Category Archives: Algebra and Number Theory

The Simplex, the Cyclic polytope, the Positroidron, the Amplituhedron, and Beyond


A quick schematic road-map to these new geometric objects. The  positroidron can be seen as a cellular structure on the nonnegative Grassmanian – the part of the real Grassmanian G(m,n) which corresponds to m by n matrices with all m by m minors non-negative. The cells in the cellular structure of the positroidron correspond to those matrices with the same (+,0) pattern for m by m minors. When m=1 we get a (spherical) simplex. When we project the positroidron using an n by k totally positive matrix we get for m=1 the cyclic polytope, and for general m the  amplituhedron. When we project using general matrices we obtain general polytopes for m=1, and an interesting extension of polytopes proposed by Thomas Lam for general m.   

Alex Postnikov’s recent lectures series in our Midrasha was an opportunity to understand slightly better some remarkable combinatorial objects that drew much attention recently. Continue reading

Test your intuition 24: Which of the following three groups is trivial


Martin Bridson

We have three finitely presented groups

A is generated by two generators a and b and one relation  a^{-1} \cdot b\cdot a = b^2

B is generated by three generators a, b, c and three relations a^{-1} \cdot b\cdot a = b^2,  b^{-1}\cdot c\cdot b = c^2,  c^{-1}\cdot a\cdot c = a^2.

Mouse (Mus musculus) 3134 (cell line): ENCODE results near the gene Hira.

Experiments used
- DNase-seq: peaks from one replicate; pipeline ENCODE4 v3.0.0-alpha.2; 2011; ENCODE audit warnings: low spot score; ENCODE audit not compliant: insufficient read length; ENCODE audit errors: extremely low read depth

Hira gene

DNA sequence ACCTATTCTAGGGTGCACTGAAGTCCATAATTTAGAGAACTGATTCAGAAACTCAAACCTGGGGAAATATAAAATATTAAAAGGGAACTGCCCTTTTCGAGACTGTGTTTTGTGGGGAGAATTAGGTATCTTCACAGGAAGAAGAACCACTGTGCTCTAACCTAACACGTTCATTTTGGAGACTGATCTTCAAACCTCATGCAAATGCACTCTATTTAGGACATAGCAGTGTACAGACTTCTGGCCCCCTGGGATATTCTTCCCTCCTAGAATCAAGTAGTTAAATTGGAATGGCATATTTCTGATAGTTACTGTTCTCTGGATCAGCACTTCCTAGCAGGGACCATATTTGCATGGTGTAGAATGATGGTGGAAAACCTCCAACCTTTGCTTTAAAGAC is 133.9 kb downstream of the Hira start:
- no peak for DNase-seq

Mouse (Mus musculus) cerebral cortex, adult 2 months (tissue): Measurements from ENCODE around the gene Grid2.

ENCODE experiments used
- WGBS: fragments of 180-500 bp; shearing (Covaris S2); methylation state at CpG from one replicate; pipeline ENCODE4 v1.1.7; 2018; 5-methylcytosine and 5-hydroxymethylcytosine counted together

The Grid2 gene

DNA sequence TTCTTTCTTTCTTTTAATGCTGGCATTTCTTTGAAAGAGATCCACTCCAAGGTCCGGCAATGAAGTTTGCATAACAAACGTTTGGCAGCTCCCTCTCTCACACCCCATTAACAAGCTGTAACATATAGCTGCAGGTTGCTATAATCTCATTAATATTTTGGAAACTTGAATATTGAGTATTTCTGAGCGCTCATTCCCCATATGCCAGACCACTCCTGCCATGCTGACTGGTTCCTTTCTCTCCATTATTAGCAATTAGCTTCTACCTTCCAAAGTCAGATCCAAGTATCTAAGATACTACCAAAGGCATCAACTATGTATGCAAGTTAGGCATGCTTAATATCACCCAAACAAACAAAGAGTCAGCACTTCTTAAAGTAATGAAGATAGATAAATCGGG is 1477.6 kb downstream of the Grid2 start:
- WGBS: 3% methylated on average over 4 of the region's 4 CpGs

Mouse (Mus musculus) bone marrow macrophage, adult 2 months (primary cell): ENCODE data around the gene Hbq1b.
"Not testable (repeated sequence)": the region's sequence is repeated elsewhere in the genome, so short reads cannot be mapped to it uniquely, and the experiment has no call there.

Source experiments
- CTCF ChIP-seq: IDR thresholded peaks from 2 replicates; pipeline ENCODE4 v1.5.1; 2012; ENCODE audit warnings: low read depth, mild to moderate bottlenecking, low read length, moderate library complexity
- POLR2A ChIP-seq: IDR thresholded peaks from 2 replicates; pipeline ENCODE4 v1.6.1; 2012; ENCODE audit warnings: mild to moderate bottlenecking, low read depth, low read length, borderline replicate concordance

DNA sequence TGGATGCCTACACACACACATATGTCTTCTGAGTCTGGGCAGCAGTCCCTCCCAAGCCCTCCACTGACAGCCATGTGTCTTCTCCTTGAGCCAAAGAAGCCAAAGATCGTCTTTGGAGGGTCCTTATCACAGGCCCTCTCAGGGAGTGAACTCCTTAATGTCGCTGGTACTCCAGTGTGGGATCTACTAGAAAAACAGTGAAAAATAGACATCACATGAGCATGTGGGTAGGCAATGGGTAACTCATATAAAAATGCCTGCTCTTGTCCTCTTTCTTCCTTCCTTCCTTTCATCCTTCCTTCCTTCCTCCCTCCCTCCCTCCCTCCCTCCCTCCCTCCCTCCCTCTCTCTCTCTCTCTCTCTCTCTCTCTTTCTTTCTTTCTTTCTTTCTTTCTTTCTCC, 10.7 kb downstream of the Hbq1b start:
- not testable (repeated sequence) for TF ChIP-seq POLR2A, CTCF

C is generated by four generators a, b, c, d and four relations a^{-1} \cdot b\cdot a = b^2,  b^{-1}\cdot c\cdot b = c^2,  c^{-1}\cdot d\cdot c = d^2, and d^{-1}\cdot a \cdot d = a^2.

Test your intuition: which of the groups A, B or C is trivial

Please do not answer this poll if you already knew the answer

This poll is to learn how many people already knew the answer before. Please please answer.

As always comments are welcome!

Update: I did not know the answer (and I feel now better about it).

New Ramanujan Graphs!



Margulis’ paper

Ramanujan graphs were constructed independently by Margulis and by Lubotzky, Philips and Sarnak (who also coined the name). The picture above shows Margulis’ paper where the graphs are defined and their girth is studied. (I will come back to the question about girth at the end of the post.) In a subsequent paper Margulis used the girth property in order to construct efficient error-correcting codes. (Later Sipser and Spielman realized how to use the expansion property for this purpose.)